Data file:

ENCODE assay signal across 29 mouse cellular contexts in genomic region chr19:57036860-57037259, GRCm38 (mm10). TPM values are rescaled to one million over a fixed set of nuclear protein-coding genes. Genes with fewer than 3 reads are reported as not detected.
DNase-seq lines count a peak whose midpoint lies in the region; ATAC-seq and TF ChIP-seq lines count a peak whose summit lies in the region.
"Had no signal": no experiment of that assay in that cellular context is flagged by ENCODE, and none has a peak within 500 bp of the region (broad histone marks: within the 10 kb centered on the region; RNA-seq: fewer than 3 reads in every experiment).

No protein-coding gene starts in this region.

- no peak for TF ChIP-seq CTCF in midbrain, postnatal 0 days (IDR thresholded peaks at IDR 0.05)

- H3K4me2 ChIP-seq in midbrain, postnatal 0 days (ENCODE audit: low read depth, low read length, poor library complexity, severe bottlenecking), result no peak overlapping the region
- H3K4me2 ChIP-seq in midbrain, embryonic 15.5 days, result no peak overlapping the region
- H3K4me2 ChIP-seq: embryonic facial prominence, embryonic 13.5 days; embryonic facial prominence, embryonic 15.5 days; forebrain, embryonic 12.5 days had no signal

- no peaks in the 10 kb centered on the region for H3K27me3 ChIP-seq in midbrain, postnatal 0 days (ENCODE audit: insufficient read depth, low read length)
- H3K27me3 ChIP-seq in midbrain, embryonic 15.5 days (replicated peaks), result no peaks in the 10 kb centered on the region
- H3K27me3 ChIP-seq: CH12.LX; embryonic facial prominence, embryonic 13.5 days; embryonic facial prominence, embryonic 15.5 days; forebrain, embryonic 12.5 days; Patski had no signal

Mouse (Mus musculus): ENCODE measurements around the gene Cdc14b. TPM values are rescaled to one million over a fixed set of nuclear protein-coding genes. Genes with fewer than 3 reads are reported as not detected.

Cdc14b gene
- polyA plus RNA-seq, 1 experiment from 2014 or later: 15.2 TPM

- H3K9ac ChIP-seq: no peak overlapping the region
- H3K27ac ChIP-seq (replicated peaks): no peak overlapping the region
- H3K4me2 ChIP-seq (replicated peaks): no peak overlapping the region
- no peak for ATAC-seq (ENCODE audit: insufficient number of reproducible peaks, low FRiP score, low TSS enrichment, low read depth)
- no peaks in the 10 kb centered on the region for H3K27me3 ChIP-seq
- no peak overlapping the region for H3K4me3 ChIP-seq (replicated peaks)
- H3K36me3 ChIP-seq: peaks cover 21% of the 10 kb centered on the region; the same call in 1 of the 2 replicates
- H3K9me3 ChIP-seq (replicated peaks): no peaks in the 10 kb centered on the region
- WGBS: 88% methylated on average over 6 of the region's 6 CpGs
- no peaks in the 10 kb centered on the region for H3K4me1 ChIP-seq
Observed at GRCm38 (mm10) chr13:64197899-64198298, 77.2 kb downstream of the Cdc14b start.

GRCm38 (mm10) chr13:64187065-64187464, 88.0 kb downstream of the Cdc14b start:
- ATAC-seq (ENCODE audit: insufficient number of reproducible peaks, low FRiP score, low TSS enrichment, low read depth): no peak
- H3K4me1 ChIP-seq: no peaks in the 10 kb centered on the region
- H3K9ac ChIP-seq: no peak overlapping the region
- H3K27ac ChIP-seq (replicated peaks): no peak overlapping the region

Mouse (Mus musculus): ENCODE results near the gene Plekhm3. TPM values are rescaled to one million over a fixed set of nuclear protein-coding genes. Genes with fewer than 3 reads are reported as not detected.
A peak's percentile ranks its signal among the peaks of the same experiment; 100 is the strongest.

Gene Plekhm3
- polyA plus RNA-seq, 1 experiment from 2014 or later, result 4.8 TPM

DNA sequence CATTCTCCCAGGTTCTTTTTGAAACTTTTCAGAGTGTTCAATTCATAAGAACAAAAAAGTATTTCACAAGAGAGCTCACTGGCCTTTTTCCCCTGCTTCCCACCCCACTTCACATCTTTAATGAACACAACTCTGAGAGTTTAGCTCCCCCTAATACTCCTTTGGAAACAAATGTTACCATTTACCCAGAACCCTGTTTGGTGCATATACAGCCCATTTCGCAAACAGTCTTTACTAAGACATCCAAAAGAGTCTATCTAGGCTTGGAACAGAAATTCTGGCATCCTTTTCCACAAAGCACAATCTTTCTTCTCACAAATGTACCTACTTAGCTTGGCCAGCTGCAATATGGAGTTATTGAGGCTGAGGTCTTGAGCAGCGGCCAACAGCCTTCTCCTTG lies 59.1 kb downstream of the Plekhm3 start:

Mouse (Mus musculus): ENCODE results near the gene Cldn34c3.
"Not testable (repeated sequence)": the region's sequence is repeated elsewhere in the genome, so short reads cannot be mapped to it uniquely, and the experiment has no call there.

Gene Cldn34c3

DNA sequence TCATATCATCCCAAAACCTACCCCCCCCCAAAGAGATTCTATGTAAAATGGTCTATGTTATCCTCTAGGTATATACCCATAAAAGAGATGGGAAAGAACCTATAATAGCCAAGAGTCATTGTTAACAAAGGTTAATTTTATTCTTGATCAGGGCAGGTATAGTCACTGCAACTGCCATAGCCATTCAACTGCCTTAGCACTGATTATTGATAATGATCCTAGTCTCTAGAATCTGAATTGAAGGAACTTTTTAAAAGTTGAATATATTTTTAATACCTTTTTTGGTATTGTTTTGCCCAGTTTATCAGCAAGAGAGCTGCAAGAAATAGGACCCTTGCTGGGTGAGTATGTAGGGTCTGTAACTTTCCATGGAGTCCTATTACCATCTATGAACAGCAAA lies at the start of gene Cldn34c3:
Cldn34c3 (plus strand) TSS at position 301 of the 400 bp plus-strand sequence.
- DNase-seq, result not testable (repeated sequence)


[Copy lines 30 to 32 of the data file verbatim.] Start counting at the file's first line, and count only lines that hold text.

- H3K27ac ChIP-seq (replicated peaks): no peak overlapping the region

Mouse (Mus musculus): ENCODE results near the gene Plekhm3. TPM values are rescaled to one million over a fixed set of nuclear protein-coding genes. Genes with fewer than 3 reads are reported as not detected.
A peak's percentile ranks its signal among the peaks of the same experiment; 100 is the strongest.